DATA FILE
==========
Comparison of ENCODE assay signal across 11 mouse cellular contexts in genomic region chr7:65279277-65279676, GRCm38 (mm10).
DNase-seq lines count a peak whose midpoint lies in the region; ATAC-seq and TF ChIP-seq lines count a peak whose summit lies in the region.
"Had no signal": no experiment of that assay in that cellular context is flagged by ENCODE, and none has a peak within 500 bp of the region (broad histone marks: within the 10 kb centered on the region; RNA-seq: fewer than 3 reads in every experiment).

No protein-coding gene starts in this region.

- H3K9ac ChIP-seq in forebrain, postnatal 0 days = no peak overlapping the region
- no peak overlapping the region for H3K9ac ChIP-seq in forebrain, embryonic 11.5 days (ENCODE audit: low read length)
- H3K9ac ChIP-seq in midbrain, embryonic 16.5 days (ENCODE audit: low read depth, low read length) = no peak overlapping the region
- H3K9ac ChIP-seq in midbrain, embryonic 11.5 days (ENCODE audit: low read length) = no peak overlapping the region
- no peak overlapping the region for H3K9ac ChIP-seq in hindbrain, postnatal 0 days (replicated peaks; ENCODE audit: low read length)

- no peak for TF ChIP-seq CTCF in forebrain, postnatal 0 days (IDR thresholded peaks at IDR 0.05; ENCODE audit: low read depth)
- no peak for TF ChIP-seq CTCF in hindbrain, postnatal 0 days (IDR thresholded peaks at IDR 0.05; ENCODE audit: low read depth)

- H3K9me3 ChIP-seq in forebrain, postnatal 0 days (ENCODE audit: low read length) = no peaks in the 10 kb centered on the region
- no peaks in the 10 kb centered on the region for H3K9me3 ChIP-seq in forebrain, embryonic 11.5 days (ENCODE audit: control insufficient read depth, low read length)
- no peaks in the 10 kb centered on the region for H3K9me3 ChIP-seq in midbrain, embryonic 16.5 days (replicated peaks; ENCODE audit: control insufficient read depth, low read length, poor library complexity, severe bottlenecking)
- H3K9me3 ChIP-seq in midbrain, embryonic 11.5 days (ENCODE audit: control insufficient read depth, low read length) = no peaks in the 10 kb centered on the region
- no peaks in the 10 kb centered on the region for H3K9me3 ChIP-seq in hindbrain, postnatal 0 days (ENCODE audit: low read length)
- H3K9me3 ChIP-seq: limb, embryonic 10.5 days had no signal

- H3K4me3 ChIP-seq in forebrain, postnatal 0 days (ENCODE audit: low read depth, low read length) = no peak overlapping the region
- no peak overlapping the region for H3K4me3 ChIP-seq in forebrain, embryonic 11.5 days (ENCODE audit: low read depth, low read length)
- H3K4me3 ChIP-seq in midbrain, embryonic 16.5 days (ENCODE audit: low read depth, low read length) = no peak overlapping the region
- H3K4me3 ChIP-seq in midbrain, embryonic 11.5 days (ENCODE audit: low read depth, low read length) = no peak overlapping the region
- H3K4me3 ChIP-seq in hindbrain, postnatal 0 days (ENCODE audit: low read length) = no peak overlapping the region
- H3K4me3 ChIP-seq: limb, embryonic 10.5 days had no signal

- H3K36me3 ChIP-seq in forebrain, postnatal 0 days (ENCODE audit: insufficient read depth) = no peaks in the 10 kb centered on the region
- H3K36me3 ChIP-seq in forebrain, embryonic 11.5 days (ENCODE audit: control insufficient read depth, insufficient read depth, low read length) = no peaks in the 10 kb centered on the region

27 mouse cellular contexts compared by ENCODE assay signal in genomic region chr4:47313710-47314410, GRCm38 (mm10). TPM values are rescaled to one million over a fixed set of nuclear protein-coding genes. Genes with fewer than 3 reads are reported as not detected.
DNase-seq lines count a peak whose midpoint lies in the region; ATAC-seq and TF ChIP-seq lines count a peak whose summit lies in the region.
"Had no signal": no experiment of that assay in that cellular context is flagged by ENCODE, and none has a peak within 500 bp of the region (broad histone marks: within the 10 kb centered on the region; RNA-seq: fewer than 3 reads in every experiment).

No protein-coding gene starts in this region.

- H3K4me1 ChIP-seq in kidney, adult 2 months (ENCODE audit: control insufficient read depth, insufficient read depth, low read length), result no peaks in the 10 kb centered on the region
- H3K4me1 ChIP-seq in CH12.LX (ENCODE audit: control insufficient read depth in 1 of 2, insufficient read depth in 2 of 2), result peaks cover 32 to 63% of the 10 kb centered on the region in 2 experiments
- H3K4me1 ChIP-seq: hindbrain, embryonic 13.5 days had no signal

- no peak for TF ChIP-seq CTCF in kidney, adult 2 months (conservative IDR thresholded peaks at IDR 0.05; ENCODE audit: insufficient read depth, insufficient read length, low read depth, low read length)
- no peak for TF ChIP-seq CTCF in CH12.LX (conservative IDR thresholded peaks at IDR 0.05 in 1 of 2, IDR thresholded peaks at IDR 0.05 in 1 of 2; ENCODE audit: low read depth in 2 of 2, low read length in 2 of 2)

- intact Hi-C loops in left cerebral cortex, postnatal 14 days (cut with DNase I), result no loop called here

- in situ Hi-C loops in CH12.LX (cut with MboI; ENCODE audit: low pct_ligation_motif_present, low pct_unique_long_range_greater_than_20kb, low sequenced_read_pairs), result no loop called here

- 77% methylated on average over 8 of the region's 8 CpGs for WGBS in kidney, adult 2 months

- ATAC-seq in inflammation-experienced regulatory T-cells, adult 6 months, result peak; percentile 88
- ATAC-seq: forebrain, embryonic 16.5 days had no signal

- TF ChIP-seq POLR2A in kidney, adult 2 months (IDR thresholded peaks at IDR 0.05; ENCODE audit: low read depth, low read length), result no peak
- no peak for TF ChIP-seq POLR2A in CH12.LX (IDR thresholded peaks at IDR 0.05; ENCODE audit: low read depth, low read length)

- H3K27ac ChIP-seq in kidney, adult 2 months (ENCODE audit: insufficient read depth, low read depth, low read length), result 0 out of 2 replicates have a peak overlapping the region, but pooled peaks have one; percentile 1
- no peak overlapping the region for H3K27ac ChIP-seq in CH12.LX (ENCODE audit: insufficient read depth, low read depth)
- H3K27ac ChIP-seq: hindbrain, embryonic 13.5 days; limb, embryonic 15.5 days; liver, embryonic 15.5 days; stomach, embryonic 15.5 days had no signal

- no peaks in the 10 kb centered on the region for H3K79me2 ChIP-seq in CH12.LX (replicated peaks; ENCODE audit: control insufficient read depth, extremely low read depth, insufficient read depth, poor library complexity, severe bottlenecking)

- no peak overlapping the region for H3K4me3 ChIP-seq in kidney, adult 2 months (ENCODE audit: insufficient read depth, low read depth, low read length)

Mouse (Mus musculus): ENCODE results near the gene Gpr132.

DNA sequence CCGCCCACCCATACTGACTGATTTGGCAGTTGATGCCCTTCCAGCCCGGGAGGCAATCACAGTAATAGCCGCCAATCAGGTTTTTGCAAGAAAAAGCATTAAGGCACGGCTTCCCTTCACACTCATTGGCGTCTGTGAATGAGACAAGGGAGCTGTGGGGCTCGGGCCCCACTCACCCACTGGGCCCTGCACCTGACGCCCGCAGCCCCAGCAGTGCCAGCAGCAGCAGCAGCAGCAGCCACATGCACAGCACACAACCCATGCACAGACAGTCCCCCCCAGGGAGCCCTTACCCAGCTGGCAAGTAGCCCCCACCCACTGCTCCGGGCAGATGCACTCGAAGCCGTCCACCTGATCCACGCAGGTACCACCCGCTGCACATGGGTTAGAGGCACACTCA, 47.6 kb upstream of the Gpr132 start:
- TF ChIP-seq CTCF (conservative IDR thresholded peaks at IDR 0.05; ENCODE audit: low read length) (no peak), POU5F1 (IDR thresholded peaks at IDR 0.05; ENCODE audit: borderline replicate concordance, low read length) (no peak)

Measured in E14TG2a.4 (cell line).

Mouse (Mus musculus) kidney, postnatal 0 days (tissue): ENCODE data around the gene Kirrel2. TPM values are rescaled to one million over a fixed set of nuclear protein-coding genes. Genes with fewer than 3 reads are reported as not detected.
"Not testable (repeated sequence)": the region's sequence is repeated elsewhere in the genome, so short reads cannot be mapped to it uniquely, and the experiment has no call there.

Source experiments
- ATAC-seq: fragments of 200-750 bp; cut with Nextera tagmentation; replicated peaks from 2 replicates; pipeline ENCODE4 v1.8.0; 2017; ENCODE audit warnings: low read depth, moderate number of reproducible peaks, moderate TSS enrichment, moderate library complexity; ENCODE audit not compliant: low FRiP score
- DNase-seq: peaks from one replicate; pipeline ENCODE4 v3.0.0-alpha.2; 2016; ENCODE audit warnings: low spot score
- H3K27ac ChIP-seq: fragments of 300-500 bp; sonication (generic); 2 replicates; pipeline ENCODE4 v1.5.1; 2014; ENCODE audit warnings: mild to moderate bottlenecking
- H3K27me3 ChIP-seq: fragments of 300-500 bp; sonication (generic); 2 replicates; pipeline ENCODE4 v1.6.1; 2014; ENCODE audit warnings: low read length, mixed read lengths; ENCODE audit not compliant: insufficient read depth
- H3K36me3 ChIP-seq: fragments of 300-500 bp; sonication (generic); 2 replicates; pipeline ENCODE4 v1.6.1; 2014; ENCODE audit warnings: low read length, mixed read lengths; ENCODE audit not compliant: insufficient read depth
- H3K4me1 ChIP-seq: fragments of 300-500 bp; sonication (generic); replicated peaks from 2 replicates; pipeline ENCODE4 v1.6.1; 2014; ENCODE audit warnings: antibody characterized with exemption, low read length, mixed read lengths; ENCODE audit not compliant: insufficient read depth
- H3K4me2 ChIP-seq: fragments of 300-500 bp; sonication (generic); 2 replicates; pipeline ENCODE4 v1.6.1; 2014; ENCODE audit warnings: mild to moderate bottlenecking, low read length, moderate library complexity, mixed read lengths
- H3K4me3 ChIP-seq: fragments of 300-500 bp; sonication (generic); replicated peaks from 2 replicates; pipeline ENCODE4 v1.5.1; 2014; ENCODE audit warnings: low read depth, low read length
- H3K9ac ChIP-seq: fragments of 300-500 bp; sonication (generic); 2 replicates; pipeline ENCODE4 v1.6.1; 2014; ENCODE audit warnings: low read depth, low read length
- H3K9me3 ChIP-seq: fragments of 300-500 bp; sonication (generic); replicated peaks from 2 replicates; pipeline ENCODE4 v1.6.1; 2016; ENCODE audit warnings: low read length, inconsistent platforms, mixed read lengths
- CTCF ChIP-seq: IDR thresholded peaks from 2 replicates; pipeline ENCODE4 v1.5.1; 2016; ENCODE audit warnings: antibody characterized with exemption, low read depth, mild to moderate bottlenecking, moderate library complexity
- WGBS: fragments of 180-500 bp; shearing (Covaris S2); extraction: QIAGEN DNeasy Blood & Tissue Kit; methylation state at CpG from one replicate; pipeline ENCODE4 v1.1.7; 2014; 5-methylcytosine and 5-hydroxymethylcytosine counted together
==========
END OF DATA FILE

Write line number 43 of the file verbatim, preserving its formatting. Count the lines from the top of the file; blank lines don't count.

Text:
- no peak overlapping the region for H3K27ac ChIP-seq in CH12.LX (ENCODE audit: insufficient read depth, low read depth)